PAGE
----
Mauro Zarate reminded Sam Allardyce of the raw talent he possesses by making a massive impact as a second-half substitute against Everton on Saturday.
The Argentine striker came on after 51 minutes at Goodison Park with the Hammers trailing 1-0 and completely changed the game, equalising with a deflected long-range effort almost instantly.
His introduction certainly lifted the visitors – who had five key players out injured – and provided them with a creative spark that had been missing from their performance in the first period, but in the end it was not enough to help them take something from the game.
Zarate has only made five Premier League appearances for the Hammers and has struggled to cement a regular position in Allardyce’s starting lineup since his summer move from Velez Sarsfield.
However, barring a mediocre performance in the 2-2 draw at Hull, the 27-year-old has looked a major threat in games when opponents have given him space to exploit. He has now scored two goals in claret and blue, with his first coming against Crystal Palace in what was probably his best performance.
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He ran that game much like he did against Everton when he came on, which conveys just how influential he can be. Playing off the front or as a central attacking midfielder is when the forward is at his lethal best, he has made one assist and created six chances in these roles which isn’t bad going considering he has been a bit part player so far.
There have been concerns over Zarate’s lightweight stature and if he can cope with the physical demands of English football, as at Hull he was bullied out of the game. A player with his quality doesn’t need to be physical, though, it takes only a moment of magic from him to completely change a game and he has that in his locker.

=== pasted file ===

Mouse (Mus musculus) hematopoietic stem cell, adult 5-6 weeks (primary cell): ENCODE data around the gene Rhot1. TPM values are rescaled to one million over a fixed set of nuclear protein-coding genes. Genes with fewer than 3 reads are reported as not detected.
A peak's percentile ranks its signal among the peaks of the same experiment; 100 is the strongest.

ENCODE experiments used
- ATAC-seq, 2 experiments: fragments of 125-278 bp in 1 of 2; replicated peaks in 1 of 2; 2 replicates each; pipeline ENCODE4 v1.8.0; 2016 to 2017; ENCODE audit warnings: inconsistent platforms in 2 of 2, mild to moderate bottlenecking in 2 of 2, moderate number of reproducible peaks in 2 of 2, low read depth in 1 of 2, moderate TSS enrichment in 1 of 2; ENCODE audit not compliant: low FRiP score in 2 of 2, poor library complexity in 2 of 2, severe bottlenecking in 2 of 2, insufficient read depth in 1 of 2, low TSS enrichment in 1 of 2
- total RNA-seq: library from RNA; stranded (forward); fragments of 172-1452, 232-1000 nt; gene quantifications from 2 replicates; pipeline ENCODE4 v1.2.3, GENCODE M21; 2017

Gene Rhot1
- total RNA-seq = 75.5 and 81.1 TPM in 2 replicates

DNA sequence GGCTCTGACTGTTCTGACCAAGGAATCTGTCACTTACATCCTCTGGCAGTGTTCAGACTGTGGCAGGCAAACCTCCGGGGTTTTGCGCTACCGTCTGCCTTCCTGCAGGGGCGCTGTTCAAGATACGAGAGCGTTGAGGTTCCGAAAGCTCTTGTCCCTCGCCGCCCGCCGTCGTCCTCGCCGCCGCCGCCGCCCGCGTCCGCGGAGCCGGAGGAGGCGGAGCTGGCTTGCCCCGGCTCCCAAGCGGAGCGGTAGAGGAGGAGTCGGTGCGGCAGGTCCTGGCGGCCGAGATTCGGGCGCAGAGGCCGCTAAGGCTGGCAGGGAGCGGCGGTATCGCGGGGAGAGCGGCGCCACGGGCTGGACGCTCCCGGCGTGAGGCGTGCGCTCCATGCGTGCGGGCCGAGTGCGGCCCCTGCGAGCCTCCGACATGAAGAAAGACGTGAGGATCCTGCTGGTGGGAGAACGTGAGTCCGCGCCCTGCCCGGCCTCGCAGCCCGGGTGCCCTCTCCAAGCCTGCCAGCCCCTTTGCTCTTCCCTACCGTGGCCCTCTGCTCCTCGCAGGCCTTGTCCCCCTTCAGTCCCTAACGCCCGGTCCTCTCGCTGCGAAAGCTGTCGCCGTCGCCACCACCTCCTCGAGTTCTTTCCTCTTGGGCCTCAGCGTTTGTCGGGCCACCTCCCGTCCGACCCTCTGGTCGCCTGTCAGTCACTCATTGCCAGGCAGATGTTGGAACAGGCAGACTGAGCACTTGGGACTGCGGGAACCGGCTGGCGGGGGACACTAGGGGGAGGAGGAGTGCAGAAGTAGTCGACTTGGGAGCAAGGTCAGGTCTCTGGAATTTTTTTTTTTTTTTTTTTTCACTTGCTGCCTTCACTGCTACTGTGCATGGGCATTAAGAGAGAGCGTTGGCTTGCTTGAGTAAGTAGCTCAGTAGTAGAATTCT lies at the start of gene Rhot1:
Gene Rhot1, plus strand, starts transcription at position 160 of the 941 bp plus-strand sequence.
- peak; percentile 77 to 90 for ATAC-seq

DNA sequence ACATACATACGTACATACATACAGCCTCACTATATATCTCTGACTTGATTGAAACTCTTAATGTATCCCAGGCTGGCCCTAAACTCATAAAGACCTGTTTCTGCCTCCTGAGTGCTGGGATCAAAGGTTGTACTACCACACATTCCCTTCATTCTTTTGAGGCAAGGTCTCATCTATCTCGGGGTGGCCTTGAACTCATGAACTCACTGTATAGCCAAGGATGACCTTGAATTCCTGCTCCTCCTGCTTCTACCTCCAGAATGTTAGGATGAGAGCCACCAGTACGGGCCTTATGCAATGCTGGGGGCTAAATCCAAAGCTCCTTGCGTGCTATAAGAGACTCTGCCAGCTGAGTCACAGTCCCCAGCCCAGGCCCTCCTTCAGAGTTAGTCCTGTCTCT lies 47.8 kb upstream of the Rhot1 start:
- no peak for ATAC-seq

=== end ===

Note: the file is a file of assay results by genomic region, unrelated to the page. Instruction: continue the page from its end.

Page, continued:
His quick feet, creative movement and ability to find spaces from which to hurt opposition means he can overcome the physical constraints placed on him. However Allardyce, who typically likes his dogged, hard-working, brutish players – Kevin Nolan types – may disagree.
DESERVES RUN IN SIDE
As an attacking midfielder Zarate may not be to the managers liking because he will not be willing to do the dirty work when needed, like Stewart Downing did on Steven Gerrard against Liverpool, for example, however as a second-striker he can be given permission to operate more freely.
Due to Enner Valencia and Diafra Sakho’s injuries Zarate certainly deserves a run in the side playing in his favoured position up top. Andy Carroll enjoyed partnering him against Everton and has been singing the praises of his team-mate.
“He is great,” West Ham’s official website quotes Carroll as saying. “He has got quick feet, he is nippy and he gets in and around defenders.
“He's a great player and he showed that on Saturday because he changed the game when he came on.”
Zarate has convinced the fans and his team-mates of his credentials and has surely done enough to earn a start in the next game against Newcastle, especially if the Hammers are still missing several key players.
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